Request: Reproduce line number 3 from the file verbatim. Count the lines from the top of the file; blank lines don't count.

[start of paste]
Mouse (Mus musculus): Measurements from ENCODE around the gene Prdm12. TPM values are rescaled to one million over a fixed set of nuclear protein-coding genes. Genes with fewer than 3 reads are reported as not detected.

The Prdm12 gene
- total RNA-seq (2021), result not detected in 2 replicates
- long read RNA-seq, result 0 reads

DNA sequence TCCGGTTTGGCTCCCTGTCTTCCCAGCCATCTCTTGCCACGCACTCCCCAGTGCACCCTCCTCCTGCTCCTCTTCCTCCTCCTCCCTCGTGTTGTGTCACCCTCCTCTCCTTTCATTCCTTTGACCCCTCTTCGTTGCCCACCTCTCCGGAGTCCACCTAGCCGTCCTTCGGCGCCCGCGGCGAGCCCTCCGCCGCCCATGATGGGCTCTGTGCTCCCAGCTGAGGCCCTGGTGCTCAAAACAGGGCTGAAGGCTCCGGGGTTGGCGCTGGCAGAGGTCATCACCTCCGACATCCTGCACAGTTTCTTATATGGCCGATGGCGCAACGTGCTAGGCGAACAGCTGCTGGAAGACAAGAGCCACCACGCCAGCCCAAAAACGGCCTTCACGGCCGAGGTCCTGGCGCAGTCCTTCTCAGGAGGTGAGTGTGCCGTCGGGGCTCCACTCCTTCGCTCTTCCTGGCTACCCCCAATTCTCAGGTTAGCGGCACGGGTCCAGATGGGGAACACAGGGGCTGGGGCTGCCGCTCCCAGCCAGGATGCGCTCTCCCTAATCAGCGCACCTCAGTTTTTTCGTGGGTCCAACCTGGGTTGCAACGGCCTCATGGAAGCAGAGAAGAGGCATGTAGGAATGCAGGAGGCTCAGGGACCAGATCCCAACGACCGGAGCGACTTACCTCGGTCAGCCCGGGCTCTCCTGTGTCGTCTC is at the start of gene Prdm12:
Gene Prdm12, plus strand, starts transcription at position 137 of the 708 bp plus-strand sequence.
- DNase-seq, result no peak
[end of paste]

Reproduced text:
- total RNA-seq (2021), result not detected in 2 replicates